It's one thing to have a Will to drink coffee, but it's another thing entirely to drink it only out of mental or physical dependence (mental dependence might include also modeling oneself subconsciously on another coffee drinker and drinking the beverage only out of an unconscious desire to emulate him). There are various kinds of practices by which one can attempt to overcome mental and physical dependence to get at the authentic preference beneath.

By eliminating all of these seemingly hard-wired personality quirks, one would have the chance of coming face-to-face with the true self underneath, a thing that is not a function of brain.

Not a function of the brain? What aspect of human behavior do you think is "not a function of the brain"?

Hmm... reads to me as if what your aiming at is discovering your animal instinct (guph, if you'll forgive a modicum of qabalah) and allowing it to guide your life. Sounds a bit regressive to my ear.

No, not "animal instinct," because the Will can't be identified entirely with the instinct (in the simple sense) or the Id (in the simple sense).

The True Will includes lots of activities we might call "animal" or "instinctual," but it also includes a whole lot more activities that we might call something like "higher activities," such as composing music, writing stories, planning parties, putting up Christmas trees, even making posts on websites.


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Anonymous
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11/09/2014 10:38 pm  
"Tao" wrote:
Oh dear. Your definition of True Will really rests on something of a kind with coffee preference?

I think you’ll find that that was one simple example that anyone could understand and relate to.  I take it that you do ingest fluids?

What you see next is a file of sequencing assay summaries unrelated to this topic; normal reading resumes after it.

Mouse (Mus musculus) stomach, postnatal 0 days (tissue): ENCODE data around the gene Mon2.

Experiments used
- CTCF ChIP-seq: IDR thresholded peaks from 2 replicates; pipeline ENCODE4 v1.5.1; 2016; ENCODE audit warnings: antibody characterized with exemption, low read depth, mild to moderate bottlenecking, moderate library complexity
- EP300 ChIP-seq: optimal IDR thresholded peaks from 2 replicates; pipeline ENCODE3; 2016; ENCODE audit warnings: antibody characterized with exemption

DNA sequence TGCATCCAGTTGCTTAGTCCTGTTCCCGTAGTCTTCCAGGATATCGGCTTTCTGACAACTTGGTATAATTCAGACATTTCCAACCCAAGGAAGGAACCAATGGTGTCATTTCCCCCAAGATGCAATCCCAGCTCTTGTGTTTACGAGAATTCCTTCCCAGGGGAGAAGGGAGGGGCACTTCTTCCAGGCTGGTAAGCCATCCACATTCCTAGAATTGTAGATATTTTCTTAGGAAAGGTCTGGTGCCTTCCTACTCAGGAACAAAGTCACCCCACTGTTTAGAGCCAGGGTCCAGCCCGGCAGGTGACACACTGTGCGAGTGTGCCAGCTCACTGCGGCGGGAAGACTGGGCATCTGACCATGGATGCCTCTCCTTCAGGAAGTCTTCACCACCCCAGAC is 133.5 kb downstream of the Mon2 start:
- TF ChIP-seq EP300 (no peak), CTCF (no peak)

"Tao" wrote:
If so, I'm going to have to side with Lutz on this one. Take one trip to a hypno-therapist and see if she can't turn that "preference" into a revulsion or, more to the point, a non-issue.

This is your  argument?  True Will as natural inclinations isn’t True Will because someone could allow themselves to lie on a couch and have some quack twist their mind?  Surely anyone who allows that to be done to them isn’t doing their True Will anyway.

"Tao" wrote:
If If that's the definition you want to run with, by all means, shoot for the stars. But I fail to see anything beneficial in seeking out the tendencies that are currently "hard-wired" into me (in only the most rudimentary sense) by genetics and conditioning as the goal of my search. I also don't read in Crowley that this is what he was intending by the term.

That figures.

"Tao" wrote:
I don't have my library shelf in front of me so please forgive the lack of cut-and-paste citations from across his ouvre but I always got the sense that his intent was that one should find these tendencies (preferences if you like), not to embrace them but to annihilate them through the act of Love (i.e. 1 + (-1) = 0) Thus, if one were to discover that the preference for coffee was a thing that didn't go away, one should actively counter it with a loathing of coffee until coffee no longer held an instinct-level grip on one's being. By eliminating all of these seemingly hard-wired personality quirks, one would have the chance of coming face-to-face with the true self underneath, a thing that is not a function of brain. A thing that can only be apprehended when the brain is truly turned off.

Now why does it not surprise me that you should totally miss the point of that exercise?  You attempt to, “annhilate them”, not to annhilate them in actuality as the aim is  have as much of a well rounded view as possible of what your actual preferences are then you have succeeded in the challenge.

"Tao" wrote:
.
Hmm... reads to me as if what your aiming at is discovering your animal instinct (guph, if you'll forgive a modicum of qabalah) and allowing it to guide your life. Sounds a bit regressive to my ear.